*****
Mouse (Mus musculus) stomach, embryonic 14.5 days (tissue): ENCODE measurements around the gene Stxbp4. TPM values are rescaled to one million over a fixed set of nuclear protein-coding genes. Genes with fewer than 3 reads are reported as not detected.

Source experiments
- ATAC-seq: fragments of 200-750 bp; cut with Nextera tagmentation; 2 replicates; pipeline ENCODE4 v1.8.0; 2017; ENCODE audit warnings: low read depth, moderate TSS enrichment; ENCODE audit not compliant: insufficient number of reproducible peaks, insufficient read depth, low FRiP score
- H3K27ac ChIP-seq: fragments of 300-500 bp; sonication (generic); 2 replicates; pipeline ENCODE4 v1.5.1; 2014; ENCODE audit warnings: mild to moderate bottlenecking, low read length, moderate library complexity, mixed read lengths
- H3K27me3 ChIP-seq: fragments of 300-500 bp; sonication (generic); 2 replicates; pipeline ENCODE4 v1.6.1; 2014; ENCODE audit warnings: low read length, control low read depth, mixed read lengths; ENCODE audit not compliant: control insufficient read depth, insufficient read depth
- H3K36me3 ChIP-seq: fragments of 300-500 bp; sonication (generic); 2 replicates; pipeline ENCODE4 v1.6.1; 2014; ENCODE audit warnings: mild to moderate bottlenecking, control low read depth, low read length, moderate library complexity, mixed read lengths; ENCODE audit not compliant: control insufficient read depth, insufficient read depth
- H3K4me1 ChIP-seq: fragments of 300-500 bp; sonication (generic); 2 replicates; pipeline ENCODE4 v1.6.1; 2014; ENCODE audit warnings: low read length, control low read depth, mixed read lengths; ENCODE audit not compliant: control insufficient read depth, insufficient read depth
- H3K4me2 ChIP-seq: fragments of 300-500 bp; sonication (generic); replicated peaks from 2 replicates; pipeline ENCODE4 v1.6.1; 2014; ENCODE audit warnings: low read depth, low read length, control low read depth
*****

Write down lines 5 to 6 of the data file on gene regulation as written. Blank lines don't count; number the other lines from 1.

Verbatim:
- H3K27me3 ChIP-seq: fragments of 300-500 bp; sonication (generic); 2 replicates; pipeline ENCODE4 v1.6.1; 2014; ENCODE audit warnings: low read length, control low read depth, mixed read lengths; ENCODE audit not compliant: control insufficient read depth, insufficient read depth
- H3K36me3 ChIP-seq: fragments of 300-500 bp; sonication (generic); 2 replicates; pipeline ENCODE4 v1.6.1; 2014; ENCODE audit warnings: mild to moderate bottlenecking, control low read depth, low read length, moderate library complexity, mixed read lengths; ENCODE audit not compliant: control insufficient read depth, insufficient read depth